FHWA to fund new Integrated Corridor Management projects


The US Department of Transportation’s (USDOT) Federal Highway Administration (FHWA) has announced US$2.57m in grants to expand the use of real-time travel information in 13 highly congested urban areas across 10 states. Averaging US$200,000 per grant, the funding will help the selected cities or regions combine numerous information technologies and real-time travel information from highway, rail, and transit operations by deploying Integrated Corridor Management (ICM) systems. Although many state and local agencies across the USA already offer similar travel information to drivers, the data is usually from a single source. The new effort takes real-time information a step further, by combining updated congestion and incident data from multiple state and local agencies in the vicinity of the congested area.

The ICM technologies rely on many data sources simultaneously, such as live camera feeds, hundreds of traffic speed and volume detectors, pavement sensors and even weather monitors to gather, transmit and analyze information. Travelers can use real-time information to avoid congestion and find alternate routes or transportation systems, such as transit or rail. Shippers can receive information concerning the entire network, not just one route. Combing data from multiple sources allows engineers to make better decisions about congestion management, by recommending where traffic should flow and onto which systems commuters should be shifted, based on up-to-the-second data. Two ICM systems have been piloted by the FHWA, and are currently operational on US 75 in Dallas, Texas, and on I-15 in San Diego, California. The lessons learned on the two trial projects will help to improve the new ICM deployments. San Diego’s I-15 traveler information smartphone application is tied into ICM response plans and provides real-time updated information about traffic incidents and alternative routes to local drivers.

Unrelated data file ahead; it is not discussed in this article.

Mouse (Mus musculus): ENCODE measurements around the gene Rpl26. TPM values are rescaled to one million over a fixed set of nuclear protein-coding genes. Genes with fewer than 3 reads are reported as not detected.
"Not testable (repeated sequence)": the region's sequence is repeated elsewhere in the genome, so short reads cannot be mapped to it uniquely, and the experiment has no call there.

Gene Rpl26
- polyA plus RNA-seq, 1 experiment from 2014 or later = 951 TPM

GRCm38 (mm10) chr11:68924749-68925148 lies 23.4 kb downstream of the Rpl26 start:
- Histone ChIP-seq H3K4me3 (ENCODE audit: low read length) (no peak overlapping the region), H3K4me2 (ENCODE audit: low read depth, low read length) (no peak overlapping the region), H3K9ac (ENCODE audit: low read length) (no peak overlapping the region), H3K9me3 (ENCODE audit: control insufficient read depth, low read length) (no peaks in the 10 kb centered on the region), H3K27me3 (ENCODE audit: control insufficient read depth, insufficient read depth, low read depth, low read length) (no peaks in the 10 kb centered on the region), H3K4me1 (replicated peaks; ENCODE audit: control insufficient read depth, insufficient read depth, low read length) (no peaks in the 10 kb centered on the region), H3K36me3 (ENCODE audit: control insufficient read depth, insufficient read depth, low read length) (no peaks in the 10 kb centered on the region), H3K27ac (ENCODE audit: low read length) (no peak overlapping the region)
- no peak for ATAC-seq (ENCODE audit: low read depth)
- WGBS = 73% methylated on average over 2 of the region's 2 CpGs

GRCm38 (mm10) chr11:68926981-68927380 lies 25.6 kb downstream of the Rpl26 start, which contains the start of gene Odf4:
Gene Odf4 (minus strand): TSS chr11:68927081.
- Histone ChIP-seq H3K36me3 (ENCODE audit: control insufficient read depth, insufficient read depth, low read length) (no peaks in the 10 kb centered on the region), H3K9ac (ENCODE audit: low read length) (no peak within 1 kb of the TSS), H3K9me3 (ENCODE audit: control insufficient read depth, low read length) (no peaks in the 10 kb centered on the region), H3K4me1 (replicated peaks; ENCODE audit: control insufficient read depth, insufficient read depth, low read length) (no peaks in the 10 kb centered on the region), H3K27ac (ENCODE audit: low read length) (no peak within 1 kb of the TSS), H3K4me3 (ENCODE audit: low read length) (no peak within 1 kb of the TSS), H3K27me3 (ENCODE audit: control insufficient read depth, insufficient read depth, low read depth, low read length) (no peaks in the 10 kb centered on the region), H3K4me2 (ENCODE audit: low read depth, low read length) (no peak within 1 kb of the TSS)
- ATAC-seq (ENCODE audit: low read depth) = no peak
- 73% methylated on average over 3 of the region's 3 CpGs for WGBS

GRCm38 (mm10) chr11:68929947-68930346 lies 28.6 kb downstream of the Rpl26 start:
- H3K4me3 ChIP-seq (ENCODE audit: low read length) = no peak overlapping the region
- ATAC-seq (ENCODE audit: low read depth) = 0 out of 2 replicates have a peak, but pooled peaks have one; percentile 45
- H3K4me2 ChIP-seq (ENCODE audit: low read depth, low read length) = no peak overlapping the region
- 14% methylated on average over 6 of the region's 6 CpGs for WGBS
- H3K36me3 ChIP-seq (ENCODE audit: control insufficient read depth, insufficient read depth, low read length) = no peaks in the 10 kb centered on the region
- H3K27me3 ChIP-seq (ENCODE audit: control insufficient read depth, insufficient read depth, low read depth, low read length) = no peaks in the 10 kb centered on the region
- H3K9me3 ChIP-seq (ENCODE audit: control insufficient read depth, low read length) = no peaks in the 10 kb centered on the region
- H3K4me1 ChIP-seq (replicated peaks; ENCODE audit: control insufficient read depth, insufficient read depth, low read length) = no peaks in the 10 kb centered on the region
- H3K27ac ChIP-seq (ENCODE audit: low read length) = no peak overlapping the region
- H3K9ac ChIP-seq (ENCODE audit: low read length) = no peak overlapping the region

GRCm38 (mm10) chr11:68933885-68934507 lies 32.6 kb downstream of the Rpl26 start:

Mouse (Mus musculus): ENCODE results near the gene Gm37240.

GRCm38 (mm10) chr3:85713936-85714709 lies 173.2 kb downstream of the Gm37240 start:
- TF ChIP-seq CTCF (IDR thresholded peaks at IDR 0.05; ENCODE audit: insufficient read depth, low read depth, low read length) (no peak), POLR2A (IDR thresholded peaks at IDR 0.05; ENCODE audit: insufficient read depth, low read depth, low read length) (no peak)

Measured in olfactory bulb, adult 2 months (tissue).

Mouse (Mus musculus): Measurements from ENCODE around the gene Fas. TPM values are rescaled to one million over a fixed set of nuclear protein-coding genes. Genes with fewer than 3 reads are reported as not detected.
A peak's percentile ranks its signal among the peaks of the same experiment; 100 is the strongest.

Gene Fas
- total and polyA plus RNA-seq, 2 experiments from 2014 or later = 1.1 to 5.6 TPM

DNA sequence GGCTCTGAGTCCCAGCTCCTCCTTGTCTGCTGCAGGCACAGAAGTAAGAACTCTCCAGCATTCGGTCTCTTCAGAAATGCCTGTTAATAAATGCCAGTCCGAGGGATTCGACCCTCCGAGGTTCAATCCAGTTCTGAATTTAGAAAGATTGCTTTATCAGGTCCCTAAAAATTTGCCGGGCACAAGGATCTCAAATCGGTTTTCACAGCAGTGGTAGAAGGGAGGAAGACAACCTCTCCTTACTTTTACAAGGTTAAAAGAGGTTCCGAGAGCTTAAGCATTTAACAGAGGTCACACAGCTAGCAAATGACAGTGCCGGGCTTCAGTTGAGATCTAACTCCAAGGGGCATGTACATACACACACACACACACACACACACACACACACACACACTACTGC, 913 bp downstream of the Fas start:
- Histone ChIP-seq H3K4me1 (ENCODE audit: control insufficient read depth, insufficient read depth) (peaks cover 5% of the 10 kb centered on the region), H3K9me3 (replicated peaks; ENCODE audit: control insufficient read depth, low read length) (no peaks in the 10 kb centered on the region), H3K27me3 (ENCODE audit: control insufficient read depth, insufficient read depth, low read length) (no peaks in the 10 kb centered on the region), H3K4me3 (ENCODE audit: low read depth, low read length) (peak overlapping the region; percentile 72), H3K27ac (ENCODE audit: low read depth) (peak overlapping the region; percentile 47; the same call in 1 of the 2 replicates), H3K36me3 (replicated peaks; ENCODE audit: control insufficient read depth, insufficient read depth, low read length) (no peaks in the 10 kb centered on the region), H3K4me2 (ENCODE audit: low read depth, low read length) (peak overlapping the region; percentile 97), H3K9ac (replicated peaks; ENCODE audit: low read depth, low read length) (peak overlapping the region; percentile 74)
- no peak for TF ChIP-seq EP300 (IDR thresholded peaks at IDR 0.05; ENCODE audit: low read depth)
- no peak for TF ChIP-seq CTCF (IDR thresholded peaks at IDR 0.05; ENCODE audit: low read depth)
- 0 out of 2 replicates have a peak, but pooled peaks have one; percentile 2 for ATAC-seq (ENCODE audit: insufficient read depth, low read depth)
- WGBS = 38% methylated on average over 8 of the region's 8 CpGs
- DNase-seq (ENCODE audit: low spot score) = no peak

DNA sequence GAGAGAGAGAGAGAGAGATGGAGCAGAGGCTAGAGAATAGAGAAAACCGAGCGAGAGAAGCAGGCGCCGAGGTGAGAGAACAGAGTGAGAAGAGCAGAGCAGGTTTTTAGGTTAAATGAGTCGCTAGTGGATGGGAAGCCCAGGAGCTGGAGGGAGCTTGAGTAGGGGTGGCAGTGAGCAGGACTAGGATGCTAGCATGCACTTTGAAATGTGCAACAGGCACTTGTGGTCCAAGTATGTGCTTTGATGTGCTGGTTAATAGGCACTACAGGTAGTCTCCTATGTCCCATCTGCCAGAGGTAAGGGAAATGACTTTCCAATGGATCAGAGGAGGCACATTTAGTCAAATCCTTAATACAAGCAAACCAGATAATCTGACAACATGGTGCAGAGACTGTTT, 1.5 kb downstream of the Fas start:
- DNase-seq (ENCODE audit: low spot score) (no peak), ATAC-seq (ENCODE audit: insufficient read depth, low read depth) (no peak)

Announcing funding for the new ICM projects, acting Federal Highway Administrator, Gregory Nadeau, said, “This takes real-time travel information to a new level. Innovations like these are 21st-century tools for our 21st-century economy, and will make our nation’s transportation system even more coordinated and effective.” Acting Federal Transit Administrator, Therese McMillan, commented, “New technology has great potential to improve riders’ experience with transit. By expanding the use of real-time information in cities across the USA, from Portland, Oregon, to Fort Lauderdale, Florida, we can make it easier for people to make informed choices about the best ways to get around; whether it’s by bus, train, bike, or other ways of travel.” Greg Winfree, USDOT’s assistant secretary for research and technology, noted, “I am very proud of our successful pilots in San Diego and Dallas. Integrated corridors provide real benefits for travelers, and we would like to see those benefits spread throughout the USA.”

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About Author


Tom has edited Traffic Technology International (TTi) magazine and its Traffic Technology Today website since May 2014. During his time at the title, he has interviewed some of the top transportation chiefs at public agencies around the world as well as CEOs of leading multinationals and ground-breaking start-ups. Tom's earlier career saw him working on some the UK's leading consumer magazine titles. He has a law degree from the London School of Economics (LSE).